The show also frequently uses vulgarities. For example, in the episode "It Hits the Fan", the word shit was said a total of 162 times uncensored. Also, in the episode entitled "With Apologies to Jesse Jackson", the word nigger was used throughout the entire episode for a total of 42 times.

In 2005, the Catholic League for Religious and Civil Rights protested the season finale episode, "Bloody Mary", for its depiction of a statue of the Virgin Mary bleeding from her rectum. The group claimed a victory when Comedy Central voluntarily canceled a scheduled airing of the episode which coincided with the Christian holiday season. In early 2006, Comedy Central denied that they were honoring the group's request to pull the episode from future repeats and DVD releases. Comedy Central has since run the episode more than once.

South Park Xenu

Xenu in the episode Trapped in the Closet

South Park has parodied Scientology in a couple of episodes. Most of which, however, never mention Scientology by name, but they are obviously meant to poke fun at it. The episode that caused the most controversy was "Trapped in the Closet", which caused what the media dubbed 'Closetgate'. The episode poked fun at the cult and its celebrity followers, including Tom Cruise. After Comedy Central pulled the episode from a scheduled repeat at the last minute, it was alleged that Cruise threatened Paramount with withdrawal from promotion of his latest film if the episode was re-broadcast (both Paramount and Comedy Central are owned by Viacom). This situation led to Isaac Hayes, who played Chef, to quit unexpectedly days before the spoof on Scientology was to re-air.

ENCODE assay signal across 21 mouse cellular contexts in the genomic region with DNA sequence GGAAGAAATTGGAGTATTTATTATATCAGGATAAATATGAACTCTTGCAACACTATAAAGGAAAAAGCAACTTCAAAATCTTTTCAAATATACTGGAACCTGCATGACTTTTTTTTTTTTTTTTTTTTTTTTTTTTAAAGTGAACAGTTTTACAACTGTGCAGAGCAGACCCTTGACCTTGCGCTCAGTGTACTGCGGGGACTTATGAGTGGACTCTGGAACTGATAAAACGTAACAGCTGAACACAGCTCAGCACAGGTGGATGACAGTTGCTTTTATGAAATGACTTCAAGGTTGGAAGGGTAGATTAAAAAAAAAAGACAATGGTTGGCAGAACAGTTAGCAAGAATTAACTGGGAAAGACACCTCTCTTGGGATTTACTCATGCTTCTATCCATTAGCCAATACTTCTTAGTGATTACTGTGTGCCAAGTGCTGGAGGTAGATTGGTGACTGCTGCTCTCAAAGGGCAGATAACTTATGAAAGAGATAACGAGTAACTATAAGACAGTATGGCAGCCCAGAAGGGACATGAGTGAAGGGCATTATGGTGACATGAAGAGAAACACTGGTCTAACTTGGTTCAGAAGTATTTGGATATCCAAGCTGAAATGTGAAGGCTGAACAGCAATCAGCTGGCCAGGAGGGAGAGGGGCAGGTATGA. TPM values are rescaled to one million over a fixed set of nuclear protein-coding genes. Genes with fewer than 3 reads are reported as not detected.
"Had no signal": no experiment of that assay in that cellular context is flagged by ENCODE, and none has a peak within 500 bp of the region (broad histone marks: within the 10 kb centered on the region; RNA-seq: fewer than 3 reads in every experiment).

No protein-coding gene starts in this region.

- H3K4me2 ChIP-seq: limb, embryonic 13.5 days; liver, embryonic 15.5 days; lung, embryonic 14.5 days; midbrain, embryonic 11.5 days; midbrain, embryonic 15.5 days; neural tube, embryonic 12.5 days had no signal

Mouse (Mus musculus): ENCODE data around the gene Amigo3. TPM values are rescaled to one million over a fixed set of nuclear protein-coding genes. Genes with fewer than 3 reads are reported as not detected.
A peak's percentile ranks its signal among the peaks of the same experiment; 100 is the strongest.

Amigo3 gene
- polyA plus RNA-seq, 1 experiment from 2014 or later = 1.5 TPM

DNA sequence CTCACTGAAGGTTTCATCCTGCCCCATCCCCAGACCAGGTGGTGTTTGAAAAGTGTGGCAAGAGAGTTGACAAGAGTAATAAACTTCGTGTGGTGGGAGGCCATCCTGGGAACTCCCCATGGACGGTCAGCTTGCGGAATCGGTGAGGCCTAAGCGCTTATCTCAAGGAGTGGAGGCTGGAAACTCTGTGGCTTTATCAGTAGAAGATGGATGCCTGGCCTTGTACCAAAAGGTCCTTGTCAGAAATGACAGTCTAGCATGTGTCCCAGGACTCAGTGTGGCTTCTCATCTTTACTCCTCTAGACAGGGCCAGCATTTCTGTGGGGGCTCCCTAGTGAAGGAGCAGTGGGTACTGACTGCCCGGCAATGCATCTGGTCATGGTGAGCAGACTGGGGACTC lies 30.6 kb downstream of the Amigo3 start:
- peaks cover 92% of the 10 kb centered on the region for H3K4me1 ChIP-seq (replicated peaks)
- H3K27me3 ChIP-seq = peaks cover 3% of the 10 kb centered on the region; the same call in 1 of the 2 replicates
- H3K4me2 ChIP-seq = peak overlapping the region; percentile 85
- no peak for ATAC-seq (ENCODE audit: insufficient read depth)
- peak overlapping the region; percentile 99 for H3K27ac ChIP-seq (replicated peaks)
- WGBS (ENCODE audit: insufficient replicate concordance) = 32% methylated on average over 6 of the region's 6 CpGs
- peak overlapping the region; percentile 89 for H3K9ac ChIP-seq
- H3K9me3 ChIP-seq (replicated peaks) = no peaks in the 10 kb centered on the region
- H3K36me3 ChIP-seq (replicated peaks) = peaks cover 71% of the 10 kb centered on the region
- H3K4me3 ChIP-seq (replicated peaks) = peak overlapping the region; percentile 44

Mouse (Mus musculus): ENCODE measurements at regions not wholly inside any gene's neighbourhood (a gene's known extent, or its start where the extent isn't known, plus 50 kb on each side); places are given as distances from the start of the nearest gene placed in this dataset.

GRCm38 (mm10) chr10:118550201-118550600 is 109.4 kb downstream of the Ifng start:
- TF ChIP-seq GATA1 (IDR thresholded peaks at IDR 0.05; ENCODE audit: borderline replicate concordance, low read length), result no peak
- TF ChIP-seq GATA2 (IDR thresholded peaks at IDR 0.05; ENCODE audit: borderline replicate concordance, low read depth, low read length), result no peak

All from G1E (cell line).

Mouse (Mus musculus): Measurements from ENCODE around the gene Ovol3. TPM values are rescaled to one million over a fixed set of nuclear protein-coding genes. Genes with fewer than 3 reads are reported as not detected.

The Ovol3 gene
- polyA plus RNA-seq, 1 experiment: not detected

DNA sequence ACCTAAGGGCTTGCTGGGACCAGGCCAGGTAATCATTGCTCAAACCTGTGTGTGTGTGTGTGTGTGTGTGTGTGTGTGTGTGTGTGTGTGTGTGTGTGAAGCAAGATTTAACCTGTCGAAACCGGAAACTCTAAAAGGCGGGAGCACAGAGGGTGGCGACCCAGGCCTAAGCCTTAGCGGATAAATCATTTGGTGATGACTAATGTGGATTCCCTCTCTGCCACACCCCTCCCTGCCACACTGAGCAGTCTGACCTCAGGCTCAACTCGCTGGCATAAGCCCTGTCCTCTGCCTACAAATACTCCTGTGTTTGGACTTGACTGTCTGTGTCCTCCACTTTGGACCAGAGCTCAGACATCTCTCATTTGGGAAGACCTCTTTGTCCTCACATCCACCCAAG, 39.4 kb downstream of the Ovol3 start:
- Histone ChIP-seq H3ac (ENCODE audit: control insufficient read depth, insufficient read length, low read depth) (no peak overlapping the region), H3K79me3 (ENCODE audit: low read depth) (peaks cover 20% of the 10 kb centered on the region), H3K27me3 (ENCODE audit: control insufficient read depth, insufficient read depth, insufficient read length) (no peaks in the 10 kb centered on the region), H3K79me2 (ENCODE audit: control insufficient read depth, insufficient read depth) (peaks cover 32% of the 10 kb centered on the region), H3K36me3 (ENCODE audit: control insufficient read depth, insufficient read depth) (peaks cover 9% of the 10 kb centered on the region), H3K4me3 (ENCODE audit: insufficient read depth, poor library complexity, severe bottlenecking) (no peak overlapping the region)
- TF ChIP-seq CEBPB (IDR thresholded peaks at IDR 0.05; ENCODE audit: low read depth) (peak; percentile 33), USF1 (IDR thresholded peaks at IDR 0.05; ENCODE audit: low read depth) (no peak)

South Park has indirectly attacked the rising censorship in its 2006 two-part episode, "Cartoon Wars Part I" and "Cartoon Wars Part II", in which the the animated sitcom Family Guy attempts to air an episode depicting Muhammad (Cartoon Wars is a comical parody of the Jyllands-Posten Muhammad cartoons controversy). The creators challenged Comedy Central by ending Part I with the disclaimer that the second part of the two-parter episode, will only be shown if Comedy Central does not "puss out". When Part II aired, it replaced the scene of Muhammad on Family Guy with a title card stating that Comedy Central had refused to show a depiction of Muhammad on their network. Comedy Central did, in fact, citing safety concerns, opt to censor the image of Muhammad. Furthermore, while the channel refused to broadcast an image of Muhammad, Comedy Central opted not to censor images of Christ, the president, and the American flag being defecated upon. Stone and Parker's choice has drawn fire from the anti-defamation group Catholic League.

In addition, South Park has repeatedly featured both Judaism and Mormonism. However, neither community has had representatives publicly speak out about the satire in any large public forum

Episodes